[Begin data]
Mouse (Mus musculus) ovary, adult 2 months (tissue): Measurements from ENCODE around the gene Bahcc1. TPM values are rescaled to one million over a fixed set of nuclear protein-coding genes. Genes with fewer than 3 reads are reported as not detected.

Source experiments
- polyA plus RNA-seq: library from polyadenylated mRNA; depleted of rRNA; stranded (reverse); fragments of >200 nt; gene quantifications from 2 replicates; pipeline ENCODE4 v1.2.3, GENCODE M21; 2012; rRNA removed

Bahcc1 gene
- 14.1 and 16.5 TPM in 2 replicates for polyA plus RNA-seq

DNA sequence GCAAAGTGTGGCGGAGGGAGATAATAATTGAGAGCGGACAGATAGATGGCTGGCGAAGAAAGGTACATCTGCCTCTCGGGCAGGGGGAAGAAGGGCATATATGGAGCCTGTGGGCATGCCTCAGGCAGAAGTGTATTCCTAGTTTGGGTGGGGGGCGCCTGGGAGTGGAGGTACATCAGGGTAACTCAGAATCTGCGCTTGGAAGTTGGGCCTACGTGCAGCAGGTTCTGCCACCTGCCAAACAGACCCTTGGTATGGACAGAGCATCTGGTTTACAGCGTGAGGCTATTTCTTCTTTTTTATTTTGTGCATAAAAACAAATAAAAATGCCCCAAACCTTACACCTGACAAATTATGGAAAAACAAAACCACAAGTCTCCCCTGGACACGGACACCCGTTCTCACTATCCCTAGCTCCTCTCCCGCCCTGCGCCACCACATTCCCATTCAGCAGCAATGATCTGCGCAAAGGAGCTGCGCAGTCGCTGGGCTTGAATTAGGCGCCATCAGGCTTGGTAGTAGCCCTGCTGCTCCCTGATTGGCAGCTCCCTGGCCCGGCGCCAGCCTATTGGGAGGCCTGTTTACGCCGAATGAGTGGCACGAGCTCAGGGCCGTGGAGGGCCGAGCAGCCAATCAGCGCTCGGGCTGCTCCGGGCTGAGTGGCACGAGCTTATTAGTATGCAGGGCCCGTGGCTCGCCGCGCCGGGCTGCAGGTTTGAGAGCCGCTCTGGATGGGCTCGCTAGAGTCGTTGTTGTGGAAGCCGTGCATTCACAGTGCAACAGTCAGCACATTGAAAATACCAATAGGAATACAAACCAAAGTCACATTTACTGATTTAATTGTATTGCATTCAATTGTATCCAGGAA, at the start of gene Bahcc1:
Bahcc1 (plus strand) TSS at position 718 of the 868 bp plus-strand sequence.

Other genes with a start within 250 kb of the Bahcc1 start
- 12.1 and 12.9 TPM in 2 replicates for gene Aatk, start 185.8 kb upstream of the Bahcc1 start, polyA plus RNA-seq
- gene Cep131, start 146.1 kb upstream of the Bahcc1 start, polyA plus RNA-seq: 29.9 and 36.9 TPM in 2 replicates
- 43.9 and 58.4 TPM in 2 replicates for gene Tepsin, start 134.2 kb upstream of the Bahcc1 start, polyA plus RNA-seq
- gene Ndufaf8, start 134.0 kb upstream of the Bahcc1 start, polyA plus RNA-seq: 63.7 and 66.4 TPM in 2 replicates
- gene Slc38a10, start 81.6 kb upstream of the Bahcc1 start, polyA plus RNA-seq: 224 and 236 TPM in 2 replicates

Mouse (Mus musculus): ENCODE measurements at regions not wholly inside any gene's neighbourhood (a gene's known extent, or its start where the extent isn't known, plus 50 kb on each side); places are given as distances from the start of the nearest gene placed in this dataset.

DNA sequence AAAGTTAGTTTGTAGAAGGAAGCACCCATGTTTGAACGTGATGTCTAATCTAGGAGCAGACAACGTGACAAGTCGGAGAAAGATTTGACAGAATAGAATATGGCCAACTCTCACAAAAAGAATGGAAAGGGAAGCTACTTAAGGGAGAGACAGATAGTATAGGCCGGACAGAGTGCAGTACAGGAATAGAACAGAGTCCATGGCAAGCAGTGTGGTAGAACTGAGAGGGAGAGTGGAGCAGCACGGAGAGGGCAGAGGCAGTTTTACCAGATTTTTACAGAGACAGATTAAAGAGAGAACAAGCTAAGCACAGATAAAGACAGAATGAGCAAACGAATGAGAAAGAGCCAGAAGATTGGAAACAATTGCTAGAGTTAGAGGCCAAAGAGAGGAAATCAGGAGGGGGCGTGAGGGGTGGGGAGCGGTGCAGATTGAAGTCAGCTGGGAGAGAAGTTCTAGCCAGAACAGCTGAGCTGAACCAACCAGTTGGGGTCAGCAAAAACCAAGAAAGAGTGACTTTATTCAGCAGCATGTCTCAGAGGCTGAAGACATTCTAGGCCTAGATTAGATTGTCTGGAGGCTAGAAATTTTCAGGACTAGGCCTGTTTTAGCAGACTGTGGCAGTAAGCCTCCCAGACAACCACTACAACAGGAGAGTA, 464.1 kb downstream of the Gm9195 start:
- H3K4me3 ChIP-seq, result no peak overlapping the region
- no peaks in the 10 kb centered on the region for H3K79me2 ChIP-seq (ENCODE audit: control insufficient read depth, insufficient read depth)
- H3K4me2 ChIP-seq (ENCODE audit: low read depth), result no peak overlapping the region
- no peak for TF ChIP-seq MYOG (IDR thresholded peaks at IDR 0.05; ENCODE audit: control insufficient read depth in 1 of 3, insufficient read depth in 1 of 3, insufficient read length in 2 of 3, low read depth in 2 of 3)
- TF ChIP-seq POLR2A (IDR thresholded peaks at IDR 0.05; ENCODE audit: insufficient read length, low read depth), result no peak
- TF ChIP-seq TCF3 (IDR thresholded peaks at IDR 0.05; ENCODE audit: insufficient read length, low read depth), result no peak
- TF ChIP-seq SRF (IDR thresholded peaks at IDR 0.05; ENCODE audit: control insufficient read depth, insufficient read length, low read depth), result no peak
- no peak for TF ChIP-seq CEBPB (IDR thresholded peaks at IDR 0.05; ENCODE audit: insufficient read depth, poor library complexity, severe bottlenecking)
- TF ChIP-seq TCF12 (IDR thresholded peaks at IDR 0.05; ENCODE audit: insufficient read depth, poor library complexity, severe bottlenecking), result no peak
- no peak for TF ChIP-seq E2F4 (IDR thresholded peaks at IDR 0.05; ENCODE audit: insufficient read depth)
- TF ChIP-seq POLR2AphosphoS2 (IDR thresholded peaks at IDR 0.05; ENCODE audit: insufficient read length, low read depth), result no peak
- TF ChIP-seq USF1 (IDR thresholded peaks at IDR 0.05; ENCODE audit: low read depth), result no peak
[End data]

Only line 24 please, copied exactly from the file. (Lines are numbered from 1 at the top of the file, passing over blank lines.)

- TF ChIP-seq TCF12 (IDR thresholded peaks at IDR 0.05; ENCODE audit: insufficient read depth, poor library complexity, severe bottlenecking), result no peak